• unsolicited check fraud, where a scammer may send you a check that you didn’t have a legitimate reason to receive. Unfortunately, if you cash it, you may be authorizing the purchase of items you didn’t ask for, signing up for a loan, or something else you didn’t ask for. The Federal Trade Commission offers tips to help you avoid being a victim of these scams, and recommends what to do if you have been a victim.


Investment Scams

Investment scams prey on your hope to earn interest or a return on investment on the amount of money that you invest. The Securities and Exchange Commission (SEC) offers overviews of many common investment frauds, and tips to avoid being a victim.

If you are the victim of an investment fraud, you can file a complaint with the SEC or with your state’s securities administrator.



Charity Scams

Not all organizations that claim to be charities or help people are reputable. Some scam artists set up fake organizations, taking advantage of the public’s generosity immediately after a tragedy or major disaster. Some tips to help you detect common charity scam tactics:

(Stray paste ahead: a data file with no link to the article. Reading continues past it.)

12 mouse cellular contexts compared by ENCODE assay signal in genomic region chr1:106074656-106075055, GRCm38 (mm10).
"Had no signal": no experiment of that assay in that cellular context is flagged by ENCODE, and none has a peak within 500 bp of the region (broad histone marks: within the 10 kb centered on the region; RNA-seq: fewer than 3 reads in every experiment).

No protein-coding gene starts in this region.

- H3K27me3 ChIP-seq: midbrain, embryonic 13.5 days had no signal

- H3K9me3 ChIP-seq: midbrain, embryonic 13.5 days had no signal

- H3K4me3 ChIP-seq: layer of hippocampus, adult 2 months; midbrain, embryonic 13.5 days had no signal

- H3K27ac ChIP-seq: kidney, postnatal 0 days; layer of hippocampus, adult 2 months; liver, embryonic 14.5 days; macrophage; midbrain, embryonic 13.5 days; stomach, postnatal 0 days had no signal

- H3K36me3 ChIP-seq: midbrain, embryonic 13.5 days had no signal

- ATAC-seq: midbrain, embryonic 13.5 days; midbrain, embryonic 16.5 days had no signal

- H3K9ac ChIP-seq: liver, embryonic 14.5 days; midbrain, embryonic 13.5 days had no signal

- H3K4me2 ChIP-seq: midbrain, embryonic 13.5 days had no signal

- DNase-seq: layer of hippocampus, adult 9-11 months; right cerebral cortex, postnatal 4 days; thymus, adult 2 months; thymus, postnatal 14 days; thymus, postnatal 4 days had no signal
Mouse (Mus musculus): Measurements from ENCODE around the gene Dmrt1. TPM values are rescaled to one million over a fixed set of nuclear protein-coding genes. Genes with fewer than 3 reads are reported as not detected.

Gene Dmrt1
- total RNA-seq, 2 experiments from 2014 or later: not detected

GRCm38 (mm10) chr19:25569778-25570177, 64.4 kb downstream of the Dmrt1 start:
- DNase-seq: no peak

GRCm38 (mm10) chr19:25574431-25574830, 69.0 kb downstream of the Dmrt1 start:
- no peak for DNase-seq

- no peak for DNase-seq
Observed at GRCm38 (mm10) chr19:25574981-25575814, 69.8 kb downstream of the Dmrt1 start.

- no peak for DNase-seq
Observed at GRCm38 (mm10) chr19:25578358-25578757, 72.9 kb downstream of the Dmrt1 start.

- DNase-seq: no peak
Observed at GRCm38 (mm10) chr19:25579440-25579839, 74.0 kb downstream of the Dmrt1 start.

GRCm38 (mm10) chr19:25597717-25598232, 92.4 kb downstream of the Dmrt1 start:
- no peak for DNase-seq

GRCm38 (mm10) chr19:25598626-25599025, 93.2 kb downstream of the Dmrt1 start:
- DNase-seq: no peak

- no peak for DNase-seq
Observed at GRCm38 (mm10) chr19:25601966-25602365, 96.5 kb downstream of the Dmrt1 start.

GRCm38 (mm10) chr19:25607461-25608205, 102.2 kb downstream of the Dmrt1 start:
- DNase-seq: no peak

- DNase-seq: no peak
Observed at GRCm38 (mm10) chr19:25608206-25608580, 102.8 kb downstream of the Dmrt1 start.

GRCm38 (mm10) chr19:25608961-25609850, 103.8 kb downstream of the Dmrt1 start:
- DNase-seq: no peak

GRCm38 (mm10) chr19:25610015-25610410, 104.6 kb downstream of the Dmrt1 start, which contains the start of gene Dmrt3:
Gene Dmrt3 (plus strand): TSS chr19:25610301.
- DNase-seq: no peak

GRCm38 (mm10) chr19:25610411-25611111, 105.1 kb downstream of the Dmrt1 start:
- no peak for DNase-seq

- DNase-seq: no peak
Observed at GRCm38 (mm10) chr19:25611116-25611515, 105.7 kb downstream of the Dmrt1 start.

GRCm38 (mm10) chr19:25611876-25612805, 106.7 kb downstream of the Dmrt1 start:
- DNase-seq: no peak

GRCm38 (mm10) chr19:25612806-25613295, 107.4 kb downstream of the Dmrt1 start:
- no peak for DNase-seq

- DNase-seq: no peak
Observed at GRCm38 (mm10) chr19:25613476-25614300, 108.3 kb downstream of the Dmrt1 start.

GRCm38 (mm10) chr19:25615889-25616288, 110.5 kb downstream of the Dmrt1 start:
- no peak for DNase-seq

• Check out the charity before you give with the attorney general or the Better Business Bureau.
  • Don’t be pressured to give to an organization.
  • Don’t assume that you can get a tax deduction for donating to an organization. Use the IRS’s database of 501(c)3 organizations to find out if  it has this status.
  • Verify the name. Fake charities often choose names that are similar to well established charities or use keywords that elicit sympathy, such as “children”, “cancer”, or “disaster relief”.
  • Don’t send cash. Pay with a check or credit card.

If you suspect charity fraud, report it to the Federal Trade Commission. Although the Do Not Call Registry doesn’t apply to charities, you can ask an organization not to contact you again.



About the Author: Anthony L Semadeni has been consulting with business owners over the past decade, helping them understand the complexities of business marketing and brand awareness in the Internet age. Through his company, Business Checkup, he helps protect owner and business brand reputations. For more information, please visit or call 719-309-4499. Tony can be found at: